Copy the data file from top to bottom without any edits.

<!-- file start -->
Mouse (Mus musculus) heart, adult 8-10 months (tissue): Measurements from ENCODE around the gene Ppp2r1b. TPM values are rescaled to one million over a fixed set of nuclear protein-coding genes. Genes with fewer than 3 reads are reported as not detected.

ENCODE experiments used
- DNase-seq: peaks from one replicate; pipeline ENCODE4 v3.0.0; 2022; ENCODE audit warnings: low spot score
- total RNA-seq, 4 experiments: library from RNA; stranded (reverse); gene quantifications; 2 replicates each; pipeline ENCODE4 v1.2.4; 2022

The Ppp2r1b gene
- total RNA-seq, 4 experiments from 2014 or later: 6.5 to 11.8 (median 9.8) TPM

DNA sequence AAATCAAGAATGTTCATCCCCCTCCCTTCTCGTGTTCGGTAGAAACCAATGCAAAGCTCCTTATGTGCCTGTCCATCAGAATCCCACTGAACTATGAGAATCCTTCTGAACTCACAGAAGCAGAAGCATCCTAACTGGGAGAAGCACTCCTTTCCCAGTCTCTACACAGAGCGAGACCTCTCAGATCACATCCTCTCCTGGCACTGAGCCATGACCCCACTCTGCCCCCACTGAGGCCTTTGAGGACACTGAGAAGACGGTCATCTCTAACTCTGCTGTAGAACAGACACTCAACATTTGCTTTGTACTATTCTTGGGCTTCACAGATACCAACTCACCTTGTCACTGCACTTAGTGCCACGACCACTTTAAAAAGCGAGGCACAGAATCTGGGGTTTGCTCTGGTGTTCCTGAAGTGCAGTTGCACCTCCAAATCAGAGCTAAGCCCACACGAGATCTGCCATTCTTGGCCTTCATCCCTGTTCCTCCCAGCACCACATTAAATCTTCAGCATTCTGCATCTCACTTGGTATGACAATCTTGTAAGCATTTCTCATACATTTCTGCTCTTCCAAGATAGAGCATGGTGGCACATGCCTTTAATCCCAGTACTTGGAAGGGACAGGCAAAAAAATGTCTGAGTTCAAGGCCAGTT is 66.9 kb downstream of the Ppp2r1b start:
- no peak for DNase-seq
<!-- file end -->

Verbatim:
Mouse (Mus musculus) heart, adult 8-10 months (tissue): Measurements from ENCODE around the gene Ppp2r1b. TPM values are rescaled to one million over a fixed set of nuclear protein-coding genes. Genes with fewer than 3 reads are reported as not detected.

ENCODE experiments used
- DNase-seq: peaks from one replicate; pipeline ENCODE4 v3.0.0; 2022; ENCODE audit warnings: low spot score
- total RNA-seq, 4 experiments: library from RNA; stranded (reverse); gene quantifications; 2 replicates each; pipeline ENCODE4 v1.2.4; 2022

The Ppp2r1b gene
- total RNA-seq, 4 experiments from 2014 or later: 6.5 to 11.8 (median 9.8) TPM

DNA sequence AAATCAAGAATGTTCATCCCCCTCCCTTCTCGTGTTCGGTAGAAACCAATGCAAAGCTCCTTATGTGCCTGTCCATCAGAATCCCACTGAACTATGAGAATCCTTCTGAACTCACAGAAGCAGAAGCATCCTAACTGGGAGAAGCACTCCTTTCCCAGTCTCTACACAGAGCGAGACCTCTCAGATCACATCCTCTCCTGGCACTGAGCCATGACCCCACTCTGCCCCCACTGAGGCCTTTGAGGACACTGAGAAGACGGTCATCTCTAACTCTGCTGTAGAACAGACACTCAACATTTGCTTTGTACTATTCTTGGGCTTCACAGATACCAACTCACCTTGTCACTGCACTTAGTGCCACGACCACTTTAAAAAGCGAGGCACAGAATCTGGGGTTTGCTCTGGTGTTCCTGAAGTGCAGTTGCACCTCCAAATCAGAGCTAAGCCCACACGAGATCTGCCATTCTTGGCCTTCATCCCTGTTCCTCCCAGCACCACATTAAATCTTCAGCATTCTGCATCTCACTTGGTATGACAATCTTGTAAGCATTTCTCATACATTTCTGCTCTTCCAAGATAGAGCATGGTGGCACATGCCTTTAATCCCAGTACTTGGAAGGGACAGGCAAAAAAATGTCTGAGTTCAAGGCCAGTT is 66.9 kb downstream of the Ppp2r1b start:
- no peak for DNase-seq